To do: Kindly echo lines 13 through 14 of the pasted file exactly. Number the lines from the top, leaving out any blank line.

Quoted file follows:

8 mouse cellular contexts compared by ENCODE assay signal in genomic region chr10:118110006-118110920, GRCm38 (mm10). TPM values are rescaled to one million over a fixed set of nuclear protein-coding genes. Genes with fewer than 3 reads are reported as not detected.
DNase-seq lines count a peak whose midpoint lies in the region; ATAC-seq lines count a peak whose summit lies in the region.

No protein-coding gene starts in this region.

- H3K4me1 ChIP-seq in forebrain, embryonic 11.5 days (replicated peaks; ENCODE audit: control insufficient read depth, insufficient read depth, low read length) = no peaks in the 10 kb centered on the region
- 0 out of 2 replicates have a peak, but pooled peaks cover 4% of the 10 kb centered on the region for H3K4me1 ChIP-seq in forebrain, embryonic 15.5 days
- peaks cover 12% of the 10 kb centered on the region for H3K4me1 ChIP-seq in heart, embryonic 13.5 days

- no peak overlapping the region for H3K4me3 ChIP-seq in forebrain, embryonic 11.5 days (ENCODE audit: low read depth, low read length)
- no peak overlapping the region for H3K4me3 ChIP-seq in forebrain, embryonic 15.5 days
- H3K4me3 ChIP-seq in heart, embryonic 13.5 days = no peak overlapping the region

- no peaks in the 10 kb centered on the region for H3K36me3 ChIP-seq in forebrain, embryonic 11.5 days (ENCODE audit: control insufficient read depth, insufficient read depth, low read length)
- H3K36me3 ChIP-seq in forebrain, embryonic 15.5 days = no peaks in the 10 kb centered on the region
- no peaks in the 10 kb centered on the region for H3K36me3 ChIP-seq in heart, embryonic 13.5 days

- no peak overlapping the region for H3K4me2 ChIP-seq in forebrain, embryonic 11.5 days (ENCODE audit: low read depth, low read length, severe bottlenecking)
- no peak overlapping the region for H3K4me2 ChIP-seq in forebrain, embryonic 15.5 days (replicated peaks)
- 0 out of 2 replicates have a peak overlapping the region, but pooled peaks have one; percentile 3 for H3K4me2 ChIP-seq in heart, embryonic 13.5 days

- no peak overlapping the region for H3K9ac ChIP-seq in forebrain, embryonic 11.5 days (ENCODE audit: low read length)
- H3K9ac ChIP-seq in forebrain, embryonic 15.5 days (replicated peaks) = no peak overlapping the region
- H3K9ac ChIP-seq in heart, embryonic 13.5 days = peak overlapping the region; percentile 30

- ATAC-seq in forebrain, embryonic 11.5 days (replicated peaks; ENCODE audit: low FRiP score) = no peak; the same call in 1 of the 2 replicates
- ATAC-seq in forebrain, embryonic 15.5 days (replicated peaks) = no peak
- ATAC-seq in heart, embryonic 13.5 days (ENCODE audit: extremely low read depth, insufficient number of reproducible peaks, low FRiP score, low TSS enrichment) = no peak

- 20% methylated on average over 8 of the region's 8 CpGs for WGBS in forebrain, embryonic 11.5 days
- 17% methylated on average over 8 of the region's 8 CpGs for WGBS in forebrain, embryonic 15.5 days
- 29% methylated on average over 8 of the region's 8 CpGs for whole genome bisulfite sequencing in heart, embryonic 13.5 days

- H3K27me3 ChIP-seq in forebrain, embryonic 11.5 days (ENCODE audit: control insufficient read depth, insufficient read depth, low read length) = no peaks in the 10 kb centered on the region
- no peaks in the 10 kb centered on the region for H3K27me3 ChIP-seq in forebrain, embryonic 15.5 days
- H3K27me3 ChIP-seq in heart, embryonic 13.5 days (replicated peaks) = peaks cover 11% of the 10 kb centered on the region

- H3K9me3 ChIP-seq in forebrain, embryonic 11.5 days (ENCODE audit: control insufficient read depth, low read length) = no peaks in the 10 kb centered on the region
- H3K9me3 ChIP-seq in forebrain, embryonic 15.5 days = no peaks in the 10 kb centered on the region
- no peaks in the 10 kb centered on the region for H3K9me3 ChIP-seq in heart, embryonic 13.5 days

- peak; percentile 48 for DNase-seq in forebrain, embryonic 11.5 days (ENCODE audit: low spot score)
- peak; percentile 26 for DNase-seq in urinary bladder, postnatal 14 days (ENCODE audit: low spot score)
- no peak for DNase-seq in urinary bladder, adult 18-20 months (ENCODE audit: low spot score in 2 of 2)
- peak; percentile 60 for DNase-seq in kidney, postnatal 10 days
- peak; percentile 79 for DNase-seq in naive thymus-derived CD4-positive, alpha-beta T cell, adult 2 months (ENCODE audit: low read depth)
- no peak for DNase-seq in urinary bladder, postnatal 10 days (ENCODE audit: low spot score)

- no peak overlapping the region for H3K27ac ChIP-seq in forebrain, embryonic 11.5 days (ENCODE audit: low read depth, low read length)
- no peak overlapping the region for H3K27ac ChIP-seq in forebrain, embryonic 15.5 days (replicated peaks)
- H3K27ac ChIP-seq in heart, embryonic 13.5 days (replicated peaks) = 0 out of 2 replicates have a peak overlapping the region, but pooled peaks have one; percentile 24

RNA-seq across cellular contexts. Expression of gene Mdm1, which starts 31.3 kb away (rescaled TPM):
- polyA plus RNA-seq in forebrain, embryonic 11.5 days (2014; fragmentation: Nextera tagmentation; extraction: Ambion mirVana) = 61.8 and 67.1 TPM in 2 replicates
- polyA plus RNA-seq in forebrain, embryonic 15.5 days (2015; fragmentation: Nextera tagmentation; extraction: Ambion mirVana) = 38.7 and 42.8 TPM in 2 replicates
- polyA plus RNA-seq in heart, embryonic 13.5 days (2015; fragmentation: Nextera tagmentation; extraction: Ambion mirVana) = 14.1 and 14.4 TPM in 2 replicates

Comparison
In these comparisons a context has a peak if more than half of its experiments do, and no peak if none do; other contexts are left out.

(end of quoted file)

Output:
- no peak overlapping the region for H3K4me2 ChIP-seq in forebrain, embryonic 11.5 days (ENCODE audit: low read depth, low read length, severe bottlenecking)
- no peak overlapping the region for H3K4me2 ChIP-seq in forebrain, embryonic 15.5 days (replicated peaks)